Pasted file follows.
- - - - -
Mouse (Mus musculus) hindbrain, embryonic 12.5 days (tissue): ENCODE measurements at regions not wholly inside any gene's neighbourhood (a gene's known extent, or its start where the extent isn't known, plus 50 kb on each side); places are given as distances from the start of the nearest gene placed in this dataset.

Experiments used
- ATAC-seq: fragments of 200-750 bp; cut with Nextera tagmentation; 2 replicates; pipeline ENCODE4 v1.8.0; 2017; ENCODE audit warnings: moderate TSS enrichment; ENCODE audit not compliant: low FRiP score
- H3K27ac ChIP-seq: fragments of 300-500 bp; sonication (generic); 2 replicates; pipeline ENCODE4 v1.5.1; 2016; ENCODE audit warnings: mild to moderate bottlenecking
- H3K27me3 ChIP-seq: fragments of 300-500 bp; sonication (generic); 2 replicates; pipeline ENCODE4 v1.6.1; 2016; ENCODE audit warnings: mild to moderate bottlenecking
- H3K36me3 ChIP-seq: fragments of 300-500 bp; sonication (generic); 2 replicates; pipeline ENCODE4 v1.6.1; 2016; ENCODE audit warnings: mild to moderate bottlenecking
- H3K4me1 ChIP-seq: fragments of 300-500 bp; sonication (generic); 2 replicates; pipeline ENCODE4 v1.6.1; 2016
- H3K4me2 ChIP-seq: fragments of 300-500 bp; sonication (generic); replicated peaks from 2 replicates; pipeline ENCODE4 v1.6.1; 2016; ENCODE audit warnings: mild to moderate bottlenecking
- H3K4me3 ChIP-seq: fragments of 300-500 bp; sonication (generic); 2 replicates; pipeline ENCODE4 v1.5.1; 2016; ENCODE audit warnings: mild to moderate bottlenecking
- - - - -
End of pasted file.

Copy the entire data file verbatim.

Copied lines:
Mouse (Mus musculus) hindbrain, embryonic 12.5 days (tissue): ENCODE measurements at regions not wholly inside any gene's neighbourhood (a gene's known extent, or its start where the extent isn't known, plus 50 kb on each side); places are given as distances from the start of the nearest gene placed in this dataset.

Experiments used
- ATAC-seq: fragments of 200-750 bp; cut with Nextera tagmentation; 2 replicates; pipeline ENCODE4 v1.8.0; 2017; ENCODE audit warnings: moderate TSS enrichment; ENCODE audit not compliant: low FRiP score
- H3K27ac ChIP-seq: fragments of 300-500 bp; sonication (generic); 2 replicates; pipeline ENCODE4 v1.5.1; 2016; ENCODE audit warnings: mild to moderate bottlenecking
- H3K27me3 ChIP-seq: fragments of 300-500 bp; sonication (generic); 2 replicates; pipeline ENCODE4 v1.6.1; 2016; ENCODE audit warnings: mild to moderate bottlenecking
- H3K36me3 ChIP-seq: fragments of 300-500 bp; sonication (generic); 2 replicates; pipeline ENCODE4 v1.6.1; 2016; ENCODE audit warnings: mild to moderate bottlenecking
- H3K4me1 ChIP-seq: fragments of 300-500 bp; sonication (generic); 2 replicates; pipeline ENCODE4 v1.6.1; 2016
- H3K4me2 ChIP-seq: fragments of 300-500 bp; sonication (generic); replicated peaks from 2 replicates; pipeline ENCODE4 v1.6.1; 2016; ENCODE audit warnings: mild to moderate bottlenecking
- H3K4me3 ChIP-seq: fragments of 300-500 bp; sonication (generic); 2 replicates; pipeline ENCODE4 v1.5.1; 2016; ENCODE audit warnings: mild to moderate bottlenecking